Talking Texas Oysters


"He was a bold man that first eat an oyster."

While I tend to write a lot about Texas Beef, there is another local product that is near and dear to my palate, and that is the wonderful, versatile, briny-sweet Texas Oyster. I think it was Stephen F. Austin that once said "Give Me Texas Oysters or Give Me Death." (I may be mistaken on that quote.)

Jonathan Swift (1667-1745) wrote, "He was a bold man that first eat an oyster." Well, that may be true, but thank god someone was the first! That phrase has additional meaning today.

Texas Oysters

The utterance of the word oyster seems to cause tension in the air of many professional kitchens. I know chefs that decide to steer clear of oysters because they don't want to deal with any potential liability issues. I have to say that, while the fear stems from genuine concerns, it is unnecessarily exaggerated. The end result is absence of a wonderful product on menus everywhere.

Someone must be eating the little pearl packages. According to, over 3.4 million pounds of oyster meat was produced in Texas in 1998. Texas is firmly the second largest oyster producer in the country. Those figures tell me that people want oysters.

Eating Oysters

There are those out there that think the only way to enjoy oysters is to slide them out of the half shell raw with a little lemon and a dollop of hot sauce. This is a surefire way to enjoy oysters, so for those folks, I will describe how to be as safe as possible in the practice of eating raw oysters later in this article. For everyone else, there is one absolutely sure way to prevent getting sick from the half shell, and that is very simply to COOK YOUR OYSTERS! Steamed, fried, baked, stewed, smoked or sauted, oysters cook up wonderfully. Don't tell anyone, but I actually like them better when they are cooked!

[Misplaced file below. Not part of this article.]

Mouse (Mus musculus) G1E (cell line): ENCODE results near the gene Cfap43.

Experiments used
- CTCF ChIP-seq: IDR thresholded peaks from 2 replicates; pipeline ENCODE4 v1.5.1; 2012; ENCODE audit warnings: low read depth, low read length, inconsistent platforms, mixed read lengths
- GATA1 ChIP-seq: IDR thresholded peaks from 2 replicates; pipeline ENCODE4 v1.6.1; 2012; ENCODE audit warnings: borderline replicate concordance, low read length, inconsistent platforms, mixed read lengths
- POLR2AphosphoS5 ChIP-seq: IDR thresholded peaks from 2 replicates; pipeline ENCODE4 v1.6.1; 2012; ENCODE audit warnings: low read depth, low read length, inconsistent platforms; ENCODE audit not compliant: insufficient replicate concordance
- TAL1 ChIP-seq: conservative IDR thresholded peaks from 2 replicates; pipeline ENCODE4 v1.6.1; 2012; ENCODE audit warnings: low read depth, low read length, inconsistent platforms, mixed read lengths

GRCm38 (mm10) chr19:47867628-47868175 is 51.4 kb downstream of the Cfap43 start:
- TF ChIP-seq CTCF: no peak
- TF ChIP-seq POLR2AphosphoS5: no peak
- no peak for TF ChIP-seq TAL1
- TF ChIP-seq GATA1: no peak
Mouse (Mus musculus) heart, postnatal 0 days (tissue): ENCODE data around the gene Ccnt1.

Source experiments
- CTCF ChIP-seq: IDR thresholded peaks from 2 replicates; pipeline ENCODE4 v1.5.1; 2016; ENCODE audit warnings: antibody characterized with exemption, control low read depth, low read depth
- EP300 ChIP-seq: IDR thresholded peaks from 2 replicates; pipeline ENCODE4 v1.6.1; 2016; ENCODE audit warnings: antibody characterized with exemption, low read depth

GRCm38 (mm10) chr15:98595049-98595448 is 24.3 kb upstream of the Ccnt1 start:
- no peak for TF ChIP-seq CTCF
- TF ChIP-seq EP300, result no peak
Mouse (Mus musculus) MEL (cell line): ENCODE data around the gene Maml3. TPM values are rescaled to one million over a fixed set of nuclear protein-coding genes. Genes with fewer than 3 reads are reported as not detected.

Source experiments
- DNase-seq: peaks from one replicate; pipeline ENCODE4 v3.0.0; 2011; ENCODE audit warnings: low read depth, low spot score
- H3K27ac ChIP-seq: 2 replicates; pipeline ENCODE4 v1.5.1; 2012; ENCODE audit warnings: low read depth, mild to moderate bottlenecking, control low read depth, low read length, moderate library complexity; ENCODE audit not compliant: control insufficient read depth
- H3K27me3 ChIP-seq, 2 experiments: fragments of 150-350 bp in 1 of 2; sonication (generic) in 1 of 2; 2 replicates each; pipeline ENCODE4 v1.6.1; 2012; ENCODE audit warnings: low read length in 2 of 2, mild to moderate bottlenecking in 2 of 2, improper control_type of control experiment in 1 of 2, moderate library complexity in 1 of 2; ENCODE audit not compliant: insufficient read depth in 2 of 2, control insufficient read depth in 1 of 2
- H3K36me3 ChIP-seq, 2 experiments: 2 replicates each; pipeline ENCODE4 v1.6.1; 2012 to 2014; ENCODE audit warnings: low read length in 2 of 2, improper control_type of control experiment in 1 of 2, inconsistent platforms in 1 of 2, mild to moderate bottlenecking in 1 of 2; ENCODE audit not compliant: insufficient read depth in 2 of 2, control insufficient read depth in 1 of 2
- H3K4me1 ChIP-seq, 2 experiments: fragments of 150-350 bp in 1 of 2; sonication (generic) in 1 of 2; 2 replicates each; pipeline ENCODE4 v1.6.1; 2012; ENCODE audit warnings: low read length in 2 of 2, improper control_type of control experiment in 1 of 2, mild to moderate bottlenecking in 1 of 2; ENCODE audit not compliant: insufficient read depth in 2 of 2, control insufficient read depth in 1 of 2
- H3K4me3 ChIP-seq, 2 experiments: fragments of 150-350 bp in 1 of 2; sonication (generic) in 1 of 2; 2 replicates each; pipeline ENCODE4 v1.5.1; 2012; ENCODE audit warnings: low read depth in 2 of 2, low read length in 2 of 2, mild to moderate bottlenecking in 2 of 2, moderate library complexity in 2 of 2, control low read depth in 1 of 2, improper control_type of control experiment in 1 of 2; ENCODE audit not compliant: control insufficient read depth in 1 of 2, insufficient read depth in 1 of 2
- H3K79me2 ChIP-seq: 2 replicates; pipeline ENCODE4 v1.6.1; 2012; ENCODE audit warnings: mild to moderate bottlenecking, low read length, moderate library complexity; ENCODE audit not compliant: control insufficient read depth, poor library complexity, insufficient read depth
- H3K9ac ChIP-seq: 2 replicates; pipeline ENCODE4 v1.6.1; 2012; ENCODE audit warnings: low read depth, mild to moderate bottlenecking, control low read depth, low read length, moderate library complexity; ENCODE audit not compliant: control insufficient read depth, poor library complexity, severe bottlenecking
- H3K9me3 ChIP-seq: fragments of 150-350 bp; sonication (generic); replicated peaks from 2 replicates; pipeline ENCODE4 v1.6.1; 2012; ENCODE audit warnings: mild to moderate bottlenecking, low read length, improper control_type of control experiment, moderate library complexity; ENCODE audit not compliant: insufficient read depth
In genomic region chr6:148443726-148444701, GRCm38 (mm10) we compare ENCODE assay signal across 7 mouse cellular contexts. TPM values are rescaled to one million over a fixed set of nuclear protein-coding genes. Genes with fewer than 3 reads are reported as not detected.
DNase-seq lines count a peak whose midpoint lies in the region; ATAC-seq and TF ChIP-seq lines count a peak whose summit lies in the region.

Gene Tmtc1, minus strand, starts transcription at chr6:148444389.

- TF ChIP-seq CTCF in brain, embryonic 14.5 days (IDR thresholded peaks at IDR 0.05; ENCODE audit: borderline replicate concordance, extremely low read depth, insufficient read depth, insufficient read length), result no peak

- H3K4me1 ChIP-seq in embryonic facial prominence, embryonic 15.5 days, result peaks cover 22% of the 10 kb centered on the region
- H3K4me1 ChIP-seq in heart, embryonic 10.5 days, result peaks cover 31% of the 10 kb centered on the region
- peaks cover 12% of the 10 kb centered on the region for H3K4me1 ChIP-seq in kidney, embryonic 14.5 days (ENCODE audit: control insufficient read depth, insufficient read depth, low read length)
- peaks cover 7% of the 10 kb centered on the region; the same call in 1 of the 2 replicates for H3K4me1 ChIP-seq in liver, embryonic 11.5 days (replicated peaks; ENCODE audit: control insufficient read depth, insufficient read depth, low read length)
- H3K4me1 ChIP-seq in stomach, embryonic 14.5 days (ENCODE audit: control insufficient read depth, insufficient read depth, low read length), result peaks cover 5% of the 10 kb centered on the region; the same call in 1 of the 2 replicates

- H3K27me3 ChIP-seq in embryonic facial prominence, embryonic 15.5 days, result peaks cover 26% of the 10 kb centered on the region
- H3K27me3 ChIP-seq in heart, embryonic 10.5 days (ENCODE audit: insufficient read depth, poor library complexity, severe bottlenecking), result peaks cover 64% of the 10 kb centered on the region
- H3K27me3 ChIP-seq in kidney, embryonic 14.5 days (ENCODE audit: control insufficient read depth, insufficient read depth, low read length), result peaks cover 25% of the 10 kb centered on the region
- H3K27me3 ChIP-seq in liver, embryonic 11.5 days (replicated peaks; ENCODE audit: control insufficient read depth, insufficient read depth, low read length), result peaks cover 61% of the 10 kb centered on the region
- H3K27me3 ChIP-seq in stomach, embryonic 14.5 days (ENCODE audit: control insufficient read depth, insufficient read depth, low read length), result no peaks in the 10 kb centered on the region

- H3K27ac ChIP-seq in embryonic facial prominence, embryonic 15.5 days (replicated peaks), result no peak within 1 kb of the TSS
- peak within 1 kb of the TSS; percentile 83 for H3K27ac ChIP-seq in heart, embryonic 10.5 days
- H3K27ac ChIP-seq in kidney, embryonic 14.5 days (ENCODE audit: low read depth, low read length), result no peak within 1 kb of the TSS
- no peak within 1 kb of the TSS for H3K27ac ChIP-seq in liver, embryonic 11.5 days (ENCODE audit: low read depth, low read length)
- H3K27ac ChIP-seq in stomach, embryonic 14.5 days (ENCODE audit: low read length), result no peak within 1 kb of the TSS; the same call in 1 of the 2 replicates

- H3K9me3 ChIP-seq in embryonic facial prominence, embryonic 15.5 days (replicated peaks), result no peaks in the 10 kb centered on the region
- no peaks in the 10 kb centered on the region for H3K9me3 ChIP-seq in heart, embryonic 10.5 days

I have to be honest here, the first time I tried an oyster it was fried. I grew up watching my parents eating oysters on the half shell from time to time, and I thought it was pretty nasty. (I didn't make the connection to the romantic evening until later on in life.) Such is the folly of youth. To think of all the missed oyster opportunities! That first bite into the crunchy fried oyster opened my eyes! I saw the light! While I can't credit this dining experience with changing the direction of my life, it may have been the first step toward my career in the culinary arts. "If this is out there, think of what else is out there," I remember thinking to myself.

A Guide to Safely Enjoy Raw Oysters

Let me get a little technical for a minute. All of the following information was gathered from several sources, including the USFDA, the Centers for Science in the Public Interest (CSPI) and several universities.

While there is no risk from properly cooked oysters, in the past we have heard news about people dying from eating raw oysters. The problem comes from a specific bacterium called vibrio vulnificus. This bacterium tends to be present in shellfish. In warmer climates, it can be more abundant. Like any other bacteria, you can take steps to help minimize your exposure. In small doses, you body will take care of itself. In larger concentrations, you could be in trouble. The only way to know if your oyster has elevated levels of this bacterium is to do laboratory testing. That is obviously not a practical solution. There are steps that producers take to minimize the risk posed by these bacteria, such as refrigeration. There are also steps that the consumer needs to take to minimize their risk from eating raw shellfish. If you fit into a specific category of people that have immune system liver or kidney problems, you really do need to stay away from raw oysters. Major groups of people that fit into this category include anyone with a major disease like diabetes, alcoholism, or people that are HIV positive. Any questions you may have about your specific health situation need to be directed to your doctor before eating raw shellfish.

Knowing where your oyster comes from is very important if you plan on eating it raw. Don't be afraid to ask! It needs to be certified, and the people serving it should understand how to handle raw oysters safely, most importantly keeping the temperature cold. If your oysters aren't chilled when you get them on the half shell, it may be an indication that they have not been handled properly by the kitchen or the servers.